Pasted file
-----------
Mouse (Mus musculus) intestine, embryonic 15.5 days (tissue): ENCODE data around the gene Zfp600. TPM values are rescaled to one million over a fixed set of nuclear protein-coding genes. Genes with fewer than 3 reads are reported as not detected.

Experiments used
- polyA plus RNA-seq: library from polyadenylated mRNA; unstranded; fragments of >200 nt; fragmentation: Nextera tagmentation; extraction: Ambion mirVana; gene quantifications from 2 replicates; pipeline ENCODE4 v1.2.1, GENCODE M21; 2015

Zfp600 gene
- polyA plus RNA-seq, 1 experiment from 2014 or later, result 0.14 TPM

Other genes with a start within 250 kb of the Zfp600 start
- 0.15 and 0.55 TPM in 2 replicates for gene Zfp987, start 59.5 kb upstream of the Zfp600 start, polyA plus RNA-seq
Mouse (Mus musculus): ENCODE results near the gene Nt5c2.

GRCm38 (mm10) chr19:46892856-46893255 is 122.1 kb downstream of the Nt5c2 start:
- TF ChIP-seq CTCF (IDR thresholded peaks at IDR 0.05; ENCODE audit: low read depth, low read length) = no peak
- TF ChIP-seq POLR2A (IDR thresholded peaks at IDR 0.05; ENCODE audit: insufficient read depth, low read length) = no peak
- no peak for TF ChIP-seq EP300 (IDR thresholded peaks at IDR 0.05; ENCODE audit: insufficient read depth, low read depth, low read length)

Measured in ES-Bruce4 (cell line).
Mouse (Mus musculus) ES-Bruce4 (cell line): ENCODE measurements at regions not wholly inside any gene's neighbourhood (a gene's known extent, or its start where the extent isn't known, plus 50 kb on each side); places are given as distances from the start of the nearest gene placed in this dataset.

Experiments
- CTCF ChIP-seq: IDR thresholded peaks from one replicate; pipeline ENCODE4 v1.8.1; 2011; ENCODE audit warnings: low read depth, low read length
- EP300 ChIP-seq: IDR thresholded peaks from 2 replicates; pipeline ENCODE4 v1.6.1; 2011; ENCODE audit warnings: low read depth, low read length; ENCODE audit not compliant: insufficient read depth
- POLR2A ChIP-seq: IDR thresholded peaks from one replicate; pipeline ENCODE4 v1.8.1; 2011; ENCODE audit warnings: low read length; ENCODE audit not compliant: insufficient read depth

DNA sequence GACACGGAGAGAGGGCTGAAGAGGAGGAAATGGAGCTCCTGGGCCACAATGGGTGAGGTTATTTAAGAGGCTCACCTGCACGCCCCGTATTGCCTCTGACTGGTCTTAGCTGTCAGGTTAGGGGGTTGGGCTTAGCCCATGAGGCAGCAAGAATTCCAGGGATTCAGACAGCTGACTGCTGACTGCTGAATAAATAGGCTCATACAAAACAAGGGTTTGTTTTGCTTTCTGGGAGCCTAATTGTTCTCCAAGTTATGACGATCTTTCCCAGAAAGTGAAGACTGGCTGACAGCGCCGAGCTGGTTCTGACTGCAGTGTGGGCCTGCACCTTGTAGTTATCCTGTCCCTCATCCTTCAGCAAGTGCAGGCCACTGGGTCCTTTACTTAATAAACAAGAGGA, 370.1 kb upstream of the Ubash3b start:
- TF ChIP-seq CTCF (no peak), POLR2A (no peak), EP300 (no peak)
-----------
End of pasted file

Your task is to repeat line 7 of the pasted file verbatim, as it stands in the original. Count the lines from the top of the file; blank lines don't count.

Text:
- 0.15 and 0.55 TPM in 2 replicates for gene Zfp987, start 59.5 kb upstream of the Zfp600 start, polyA plus RNA-seq